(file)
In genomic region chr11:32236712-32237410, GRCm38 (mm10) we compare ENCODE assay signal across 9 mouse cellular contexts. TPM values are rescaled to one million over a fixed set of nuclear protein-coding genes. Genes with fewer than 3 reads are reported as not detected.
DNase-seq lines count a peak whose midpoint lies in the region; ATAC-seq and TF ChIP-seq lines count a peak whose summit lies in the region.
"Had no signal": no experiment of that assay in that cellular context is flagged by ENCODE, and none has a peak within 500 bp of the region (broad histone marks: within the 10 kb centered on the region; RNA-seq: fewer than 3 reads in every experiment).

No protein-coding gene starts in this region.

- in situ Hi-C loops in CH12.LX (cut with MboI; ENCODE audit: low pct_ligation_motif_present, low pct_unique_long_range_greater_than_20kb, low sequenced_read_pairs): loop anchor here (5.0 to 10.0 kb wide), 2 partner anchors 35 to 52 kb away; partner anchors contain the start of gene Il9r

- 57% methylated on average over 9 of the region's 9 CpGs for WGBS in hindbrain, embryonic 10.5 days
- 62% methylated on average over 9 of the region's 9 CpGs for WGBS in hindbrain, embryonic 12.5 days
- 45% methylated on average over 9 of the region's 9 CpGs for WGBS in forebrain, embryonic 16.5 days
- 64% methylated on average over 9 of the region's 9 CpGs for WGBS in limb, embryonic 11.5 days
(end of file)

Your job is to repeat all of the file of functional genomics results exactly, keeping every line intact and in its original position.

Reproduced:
In genomic region chr11:32236712-32237410, GRCm38 (mm10) we compare ENCODE assay signal across 9 mouse cellular contexts. TPM values are rescaled to one million over a fixed set of nuclear protein-coding genes. Genes with fewer than 3 reads are reported as not detected.
DNase-seq lines count a peak whose midpoint lies in the region; ATAC-seq and TF ChIP-seq lines count a peak whose summit lies in the region.
"Had no signal": no experiment of that assay in that cellular context is flagged by ENCODE, and none has a peak within 500 bp of the region (broad histone marks: within the 10 kb centered on the region; RNA-seq: fewer than 3 reads in every experiment).

No protein-coding gene starts in this region.

- in situ Hi-C loops in CH12.LX (cut with MboI; ENCODE audit: low pct_ligation_motif_present, low pct_unique_long_range_greater_than_20kb, low sequenced_read_pairs): loop anchor here (5.0 to 10.0 kb wide), 2 partner anchors 35 to 52 kb away; partner anchors contain the start of gene Il9r

- 57% methylated on average over 9 of the region's 9 CpGs for WGBS in hindbrain, embryonic 10.5 days
- 62% methylated on average over 9 of the region's 9 CpGs for WGBS in hindbrain, embryonic 12.5 days
- 45% methylated on average over 9 of the region's 9 CpGs for WGBS in forebrain, embryonic 16.5 days
- 64% methylated on average over 9 of the region's 9 CpGs for WGBS in limb, embryonic 11.5 days